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Sonnet: Composed Upon Westminster BridgeWilliam Wordsworth
The Poem
Earth has not anything to show more fair:
Dull would he be of soul who could pass by
A sight so touching in its majesty:
This City now doth, like a garment, wear
The beauty of the morning; silent, bare,
Ships, towers, domes, theatres, and temples lie
Open unto the fields, and to the sky;
All bright and glittering in the smokeless air.
Never did sun more beautifully steep
In his first splendour, valley, rock, or hill;
Ne'er saw I, never felt, a calm so deep!
The river glideth at his own sweet will:
Dear God! the very houses seem asleep;
And all that mighty heart is lying still!

Introductory Activity
1. Think of a place you have visited in recent years that took your breath away with its beauty. Describe what you saw and how it made you feel - either in poetry or prose - to give a sense of 'earth not having anything more fair' than what you witnessed.
2. Remember! When this poem was written in 1802, the much associated image with Westminster Bridge of the Houses of Parliament was not actually built. The images below give some indication of what it would have looked like.

external image Thames_Microcosm_edited.jpgexternal image 300px-Wesminster_Hall_and_Bridge_edited.jpg

external image images?q=tbn:ANd9GcROVwqrVMDUQEHIRJBtWTVyBHNZMTwYzOqfuqhevyBgdbUr-NOb

Questions to consider
1. Briefly sum up the content of the sonnet.
2. Give two examples of hyperbole. Explain how these are effective in the context of the poem.
3. "A sight so touching in its majesty" is an example of paradox or oxymoron. Explain why this example might be interpreted as the poem's most important image.
4. What effect on the reader does the personification of London have in line 14?
5. What is the attitude of the speaker at the close of the poem? How can you tell?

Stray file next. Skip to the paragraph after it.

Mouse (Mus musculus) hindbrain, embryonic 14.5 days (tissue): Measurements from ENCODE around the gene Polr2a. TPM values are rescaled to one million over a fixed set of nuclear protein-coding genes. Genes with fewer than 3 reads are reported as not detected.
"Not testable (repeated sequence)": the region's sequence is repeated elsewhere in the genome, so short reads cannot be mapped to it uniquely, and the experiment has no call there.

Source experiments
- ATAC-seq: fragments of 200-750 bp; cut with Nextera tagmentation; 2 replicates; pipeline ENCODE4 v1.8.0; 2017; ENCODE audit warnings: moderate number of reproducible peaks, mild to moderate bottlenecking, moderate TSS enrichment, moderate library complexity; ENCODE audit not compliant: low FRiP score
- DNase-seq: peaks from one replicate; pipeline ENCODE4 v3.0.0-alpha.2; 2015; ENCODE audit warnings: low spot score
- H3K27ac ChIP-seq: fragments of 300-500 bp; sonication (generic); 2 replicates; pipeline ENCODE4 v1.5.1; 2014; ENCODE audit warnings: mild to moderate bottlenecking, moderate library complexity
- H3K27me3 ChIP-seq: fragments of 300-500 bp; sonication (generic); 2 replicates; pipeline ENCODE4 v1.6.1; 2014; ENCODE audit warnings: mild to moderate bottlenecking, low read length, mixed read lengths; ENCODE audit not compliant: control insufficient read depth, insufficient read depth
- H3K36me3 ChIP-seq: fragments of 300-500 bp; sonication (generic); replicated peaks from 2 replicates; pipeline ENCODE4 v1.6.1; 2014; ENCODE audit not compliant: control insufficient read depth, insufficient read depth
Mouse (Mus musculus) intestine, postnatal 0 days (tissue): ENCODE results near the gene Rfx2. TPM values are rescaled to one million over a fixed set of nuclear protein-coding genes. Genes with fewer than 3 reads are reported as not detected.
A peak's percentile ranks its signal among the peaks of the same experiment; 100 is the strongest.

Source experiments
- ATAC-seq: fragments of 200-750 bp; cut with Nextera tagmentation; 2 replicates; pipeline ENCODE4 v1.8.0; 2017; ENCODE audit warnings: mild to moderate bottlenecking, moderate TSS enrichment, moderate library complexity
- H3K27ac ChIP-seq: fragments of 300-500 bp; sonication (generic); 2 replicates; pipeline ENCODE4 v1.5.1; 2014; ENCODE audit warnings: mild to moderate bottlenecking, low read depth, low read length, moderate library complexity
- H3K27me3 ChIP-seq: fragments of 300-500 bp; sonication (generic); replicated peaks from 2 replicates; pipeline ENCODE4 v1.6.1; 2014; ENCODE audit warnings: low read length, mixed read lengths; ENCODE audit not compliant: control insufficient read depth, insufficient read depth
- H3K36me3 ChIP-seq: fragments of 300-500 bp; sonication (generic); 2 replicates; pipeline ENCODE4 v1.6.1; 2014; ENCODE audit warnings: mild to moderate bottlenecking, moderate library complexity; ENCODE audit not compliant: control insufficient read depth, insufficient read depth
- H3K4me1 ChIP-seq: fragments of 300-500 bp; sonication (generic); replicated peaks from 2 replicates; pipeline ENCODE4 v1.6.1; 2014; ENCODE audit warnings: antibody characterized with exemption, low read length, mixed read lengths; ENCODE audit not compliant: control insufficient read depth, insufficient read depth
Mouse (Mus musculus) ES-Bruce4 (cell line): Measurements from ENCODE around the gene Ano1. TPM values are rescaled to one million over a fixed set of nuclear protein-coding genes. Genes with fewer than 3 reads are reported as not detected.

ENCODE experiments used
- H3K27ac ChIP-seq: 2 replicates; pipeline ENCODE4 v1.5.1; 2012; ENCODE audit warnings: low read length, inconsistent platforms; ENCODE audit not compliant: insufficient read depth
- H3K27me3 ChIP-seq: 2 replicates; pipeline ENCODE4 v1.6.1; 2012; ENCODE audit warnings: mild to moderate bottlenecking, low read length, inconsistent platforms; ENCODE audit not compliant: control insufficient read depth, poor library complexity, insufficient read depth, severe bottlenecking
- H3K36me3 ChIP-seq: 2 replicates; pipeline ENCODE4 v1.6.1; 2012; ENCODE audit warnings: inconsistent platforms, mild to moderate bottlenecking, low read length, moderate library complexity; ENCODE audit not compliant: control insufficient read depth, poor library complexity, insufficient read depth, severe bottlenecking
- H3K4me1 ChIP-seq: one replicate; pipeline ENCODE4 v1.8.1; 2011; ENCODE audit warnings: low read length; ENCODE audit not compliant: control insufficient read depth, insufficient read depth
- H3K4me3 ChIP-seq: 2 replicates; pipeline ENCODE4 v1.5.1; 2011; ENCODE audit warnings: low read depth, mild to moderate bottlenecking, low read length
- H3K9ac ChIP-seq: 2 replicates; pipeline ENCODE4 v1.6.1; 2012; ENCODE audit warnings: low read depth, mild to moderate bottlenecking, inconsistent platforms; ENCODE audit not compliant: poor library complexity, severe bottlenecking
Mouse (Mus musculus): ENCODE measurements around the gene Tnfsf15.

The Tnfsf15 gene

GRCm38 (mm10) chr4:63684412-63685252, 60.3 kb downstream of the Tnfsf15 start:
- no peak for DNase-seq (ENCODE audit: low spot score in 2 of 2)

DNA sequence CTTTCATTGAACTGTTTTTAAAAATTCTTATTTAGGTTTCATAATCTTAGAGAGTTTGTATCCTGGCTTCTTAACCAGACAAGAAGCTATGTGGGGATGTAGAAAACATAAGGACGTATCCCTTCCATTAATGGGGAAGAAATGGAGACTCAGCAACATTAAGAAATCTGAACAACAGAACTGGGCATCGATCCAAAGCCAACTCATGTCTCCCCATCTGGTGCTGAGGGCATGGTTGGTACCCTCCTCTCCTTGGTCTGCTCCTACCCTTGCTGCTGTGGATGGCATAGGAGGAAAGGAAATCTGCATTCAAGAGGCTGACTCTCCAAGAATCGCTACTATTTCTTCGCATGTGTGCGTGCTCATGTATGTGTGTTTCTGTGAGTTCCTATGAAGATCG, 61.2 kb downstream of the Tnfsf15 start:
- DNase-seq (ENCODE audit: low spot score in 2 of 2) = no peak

6. The sonnet form was not much practised in England between Milton in the mid-seventeenth century and Wordsworth in the early nineteenth century. Which form of the sonnet has he chosen, and how does he employ the octave and sestet to convey his theme?
7. How do the first three lines keep the reader in suspense as to the subject of the poem?
8. Explain how the line beginning "This City" conveys at once a description of what is observed, and the observer's mood.
9. How is the contrast between the momentary hushed stillness of the city and its usual bustling activity implied, even though not actually stated?
10. How does line 8 create a sense of shimmering beauty?
11. How does punctuation contribute to the overall effect of the poem?

William Wordsworth Mini-Biography
Born in 1770 in the beautiful countryside of the north of England, Wordsworth often wrote of his deep love of nature and the countryside; in this sonnet, however, he recalls a moment when he and his sister Dorothy travelled to London and walked across Westminster Bridge in the early morning, before most people were awake. It is interesting that even when in the middle of England’s biggest city he still compares what he can see with the hills and valleys of his home countryside in the Lake District.


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